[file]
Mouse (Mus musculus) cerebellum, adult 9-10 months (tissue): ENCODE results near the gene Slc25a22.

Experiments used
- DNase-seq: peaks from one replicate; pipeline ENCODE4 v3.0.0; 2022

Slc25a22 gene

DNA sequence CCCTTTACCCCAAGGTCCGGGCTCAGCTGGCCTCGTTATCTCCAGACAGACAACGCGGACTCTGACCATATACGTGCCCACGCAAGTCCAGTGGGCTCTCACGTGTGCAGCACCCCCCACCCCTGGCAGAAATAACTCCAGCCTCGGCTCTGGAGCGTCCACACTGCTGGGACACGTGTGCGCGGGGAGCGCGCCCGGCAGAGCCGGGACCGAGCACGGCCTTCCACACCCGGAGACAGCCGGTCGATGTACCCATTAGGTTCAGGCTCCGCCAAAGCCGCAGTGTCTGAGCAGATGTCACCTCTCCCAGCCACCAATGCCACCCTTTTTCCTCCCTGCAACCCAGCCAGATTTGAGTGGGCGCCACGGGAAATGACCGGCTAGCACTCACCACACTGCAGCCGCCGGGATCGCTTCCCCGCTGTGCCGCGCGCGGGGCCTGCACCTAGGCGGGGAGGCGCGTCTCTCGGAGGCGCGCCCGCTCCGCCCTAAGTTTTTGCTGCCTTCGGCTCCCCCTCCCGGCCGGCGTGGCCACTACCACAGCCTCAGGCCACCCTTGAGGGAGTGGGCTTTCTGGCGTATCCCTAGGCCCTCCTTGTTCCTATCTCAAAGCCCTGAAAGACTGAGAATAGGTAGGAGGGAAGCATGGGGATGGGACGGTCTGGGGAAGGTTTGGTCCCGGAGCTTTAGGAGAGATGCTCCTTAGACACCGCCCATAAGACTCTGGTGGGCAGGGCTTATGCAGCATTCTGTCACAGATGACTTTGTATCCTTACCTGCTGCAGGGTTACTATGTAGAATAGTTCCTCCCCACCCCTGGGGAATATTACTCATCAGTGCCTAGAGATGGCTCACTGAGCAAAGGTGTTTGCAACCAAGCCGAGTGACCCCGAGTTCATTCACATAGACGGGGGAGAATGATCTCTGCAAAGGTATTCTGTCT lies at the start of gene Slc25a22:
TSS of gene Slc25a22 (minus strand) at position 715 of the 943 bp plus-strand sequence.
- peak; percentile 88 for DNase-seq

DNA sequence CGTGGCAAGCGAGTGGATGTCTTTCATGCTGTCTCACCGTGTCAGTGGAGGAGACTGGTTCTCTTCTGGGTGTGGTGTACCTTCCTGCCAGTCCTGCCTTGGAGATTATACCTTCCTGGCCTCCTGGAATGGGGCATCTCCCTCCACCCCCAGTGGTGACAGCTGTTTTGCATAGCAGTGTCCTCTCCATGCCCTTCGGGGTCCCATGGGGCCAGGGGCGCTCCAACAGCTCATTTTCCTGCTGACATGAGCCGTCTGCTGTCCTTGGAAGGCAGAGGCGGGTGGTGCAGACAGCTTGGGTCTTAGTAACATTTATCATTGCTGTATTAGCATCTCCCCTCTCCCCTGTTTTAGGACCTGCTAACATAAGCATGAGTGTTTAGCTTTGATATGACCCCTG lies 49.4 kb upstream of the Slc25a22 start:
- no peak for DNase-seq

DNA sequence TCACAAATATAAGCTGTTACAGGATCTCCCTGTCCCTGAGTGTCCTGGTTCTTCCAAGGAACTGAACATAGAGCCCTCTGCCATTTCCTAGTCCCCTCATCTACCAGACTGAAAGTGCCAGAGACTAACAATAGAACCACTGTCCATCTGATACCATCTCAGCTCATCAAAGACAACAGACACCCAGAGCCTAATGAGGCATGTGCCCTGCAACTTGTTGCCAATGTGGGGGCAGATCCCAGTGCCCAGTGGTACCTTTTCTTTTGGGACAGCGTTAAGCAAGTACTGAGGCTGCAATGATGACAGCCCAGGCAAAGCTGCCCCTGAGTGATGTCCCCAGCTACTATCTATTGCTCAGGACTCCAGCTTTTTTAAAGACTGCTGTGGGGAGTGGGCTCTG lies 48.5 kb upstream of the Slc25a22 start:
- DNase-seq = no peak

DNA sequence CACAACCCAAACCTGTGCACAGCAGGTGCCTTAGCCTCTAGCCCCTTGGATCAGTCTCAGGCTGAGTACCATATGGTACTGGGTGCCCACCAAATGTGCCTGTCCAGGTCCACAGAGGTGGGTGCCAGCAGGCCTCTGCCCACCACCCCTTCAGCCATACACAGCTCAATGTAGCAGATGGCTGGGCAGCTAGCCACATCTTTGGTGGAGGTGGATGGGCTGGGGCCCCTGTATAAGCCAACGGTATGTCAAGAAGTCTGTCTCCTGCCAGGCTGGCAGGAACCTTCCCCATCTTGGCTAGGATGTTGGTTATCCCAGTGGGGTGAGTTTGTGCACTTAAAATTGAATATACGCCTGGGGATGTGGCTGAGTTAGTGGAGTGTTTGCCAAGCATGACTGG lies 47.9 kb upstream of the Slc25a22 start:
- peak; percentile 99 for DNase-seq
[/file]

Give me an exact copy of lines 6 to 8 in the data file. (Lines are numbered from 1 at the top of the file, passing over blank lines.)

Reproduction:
TSS of gene Slc25a22 (minus strand) at position 715 of the 943 bp plus-strand sequence.
- peak; percentile 88 for DNase-seq

DNA sequence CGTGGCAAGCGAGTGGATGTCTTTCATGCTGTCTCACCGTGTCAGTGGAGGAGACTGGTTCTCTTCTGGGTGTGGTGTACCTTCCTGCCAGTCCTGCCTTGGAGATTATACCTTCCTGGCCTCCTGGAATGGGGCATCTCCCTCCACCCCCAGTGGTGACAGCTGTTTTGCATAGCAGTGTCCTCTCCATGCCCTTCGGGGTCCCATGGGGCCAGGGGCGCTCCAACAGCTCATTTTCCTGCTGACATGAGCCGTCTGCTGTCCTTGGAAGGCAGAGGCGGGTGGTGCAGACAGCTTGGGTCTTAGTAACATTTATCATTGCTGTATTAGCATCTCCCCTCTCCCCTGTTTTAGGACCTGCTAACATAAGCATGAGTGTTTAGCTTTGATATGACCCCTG lies 49.4 kb upstream of the Slc25a22 start: